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November 8, 2004
Item one on Page B6, Nov. 5: Former San Bernardino Sheriff Floyd Tidwell, under color of authority, steals as many as 523 guns and prosecutors agreed to reduce the charges from a felony to a misdemeanor if he cooperated in helping them find the guns. Item two on the same page (In Brief): A bird smuggler could get 18 months in prison for bringing 125 birds into this country. Don't ya just love our system? Let's see ... 523 guns versus 125 birds ... only our fair and just system can come up with this.
June 16, 2007
WITH " 'Sopranos': What Was That All About?" [June 11], Mary McNamara mirrors society's need for instant gratification, raising doubt we deserved this Emmy winner at all. In a loose-end-knitting episode slowly building exquisite tension, creator David Chase offered fans the classic "Lady or the Tiger," i.e., viewer, choose your ending. STUART WEISS Beverly Hills I'M OK with how "The Sopranos" ended, and here's why: David Chase is the writer. The writer is "the decider."
The city's neon lights vibrated in the polished hood of the black BMW as it cruised up Las Vegas Boulevard. The man in the passenger seat was instantly recognizable. Fans lined the streets, waving, snapping photos, begging Tupac Shakur for his autograph. Cops were everywhere, smiling. The BMW 750 sedan, with rap magnate Marion "Suge" Knight at the wheel, was leading a procession of luxury vehicles past the MGM Grand Hotel and Caesars Palace, on their way to a hot new nightclub.
April 20, 2008 | Ann Brenoff, Times Staff Writer
Kenny Chesney must have gotten word about the Malibu dress code: It's baseball caps, dude, not cowboy hats. What other possible explanation is there for the country music legend to have bought a house in the Carbon Canyon neighborhood for $7.4 million in February and then promptly re-listed it for sale at $7.95 million? The home, which was listed at $7.5 million when Chesney bought it a nanosecond ago, has expansive ocean views.
July 23, 1989 | JOY HOROWITZ, Joy Horowitz's last story for this magazine was "Dr. Amnio."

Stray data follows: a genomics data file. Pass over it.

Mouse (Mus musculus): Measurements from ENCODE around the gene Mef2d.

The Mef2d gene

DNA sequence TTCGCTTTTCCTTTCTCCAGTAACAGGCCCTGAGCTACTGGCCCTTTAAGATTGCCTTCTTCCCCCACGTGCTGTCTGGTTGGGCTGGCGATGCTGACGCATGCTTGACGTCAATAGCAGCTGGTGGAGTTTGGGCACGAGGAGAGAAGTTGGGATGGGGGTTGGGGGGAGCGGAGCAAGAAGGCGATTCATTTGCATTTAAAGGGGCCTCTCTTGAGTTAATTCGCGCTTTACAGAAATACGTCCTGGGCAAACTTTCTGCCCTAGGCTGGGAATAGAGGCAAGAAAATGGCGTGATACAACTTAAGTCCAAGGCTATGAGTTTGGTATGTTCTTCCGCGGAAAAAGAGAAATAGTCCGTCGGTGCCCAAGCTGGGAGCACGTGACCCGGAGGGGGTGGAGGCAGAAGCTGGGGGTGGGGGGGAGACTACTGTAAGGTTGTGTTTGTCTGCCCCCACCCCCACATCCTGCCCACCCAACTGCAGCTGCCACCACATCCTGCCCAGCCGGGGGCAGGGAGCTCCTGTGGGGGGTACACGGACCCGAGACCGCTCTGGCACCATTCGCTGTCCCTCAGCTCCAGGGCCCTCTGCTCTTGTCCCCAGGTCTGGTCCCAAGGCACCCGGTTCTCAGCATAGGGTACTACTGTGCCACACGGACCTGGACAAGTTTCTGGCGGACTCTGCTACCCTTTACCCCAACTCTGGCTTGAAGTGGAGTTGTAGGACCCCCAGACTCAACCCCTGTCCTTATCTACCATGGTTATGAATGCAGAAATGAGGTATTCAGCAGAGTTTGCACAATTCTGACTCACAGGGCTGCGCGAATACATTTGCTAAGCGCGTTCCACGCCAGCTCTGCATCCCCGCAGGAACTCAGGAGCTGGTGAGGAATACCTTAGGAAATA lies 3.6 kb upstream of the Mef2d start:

REMEMBERING HER DAYS AS A young girl--"No one would have accused me of being a happy child"--Leslie Abramson has an enduring memory of her favorite means of escape. After school, at the corner luncheonette, she'd buy button candies and chocolate marshmallow twists (two for a nickel) and spend hours at the comic-book racks, reading. Mad magazine was good for a giggle. But it was the spooky stuff, the horror comics like "Tales From the Crypt," that she really loved. And hated, too.
July 20, 2008 | Marc Weingarten, Special to The Times
Craig Johnson comes as advertised. Standing outside the Autry National Center on a boiling summer afternoon, the Wyoming-based crime novelist is decked out in a long-sleeve shirt made of heavy cotton, scuffed brown boots and a 10-gallon hat that provides shade, but not nearly enough. Spotting his interlocutor, Johnson sticks out his hand and delivers a booming "How ya doin'?!"
June 10, 1990 | John M. Wilson \f7
The 3-D Film Festival, originally due to end Thursday at the Vagabond Theater, has been extended through Sept. 6. Thereafter, the producers hope to continue showing such pictures at the venue indefinitely, making the Vagabond perhaps the first, full-time 3-D film theater anywhere.
June 11, 2002 | Robert W. Welkos
The nuclear terror thriller "The Sum of All Fears" remained the top-grossing movie for a second week, with $19.2 million in ticket sales. Opening strong in second place was "Divine Secrets of the Ya-Ya Sisterhood," with $16.2 million. "Bad Company," another film about the threat of a nuclear device, grossed $11 million in its debut. *--* Weekend Box Office Movie Three-day gross/ Screens/ Average Weeks in Release (Studio Total (millions) ) 1 "The Sum of All Fears" $19.2 3,218 2 (Paramo $62.
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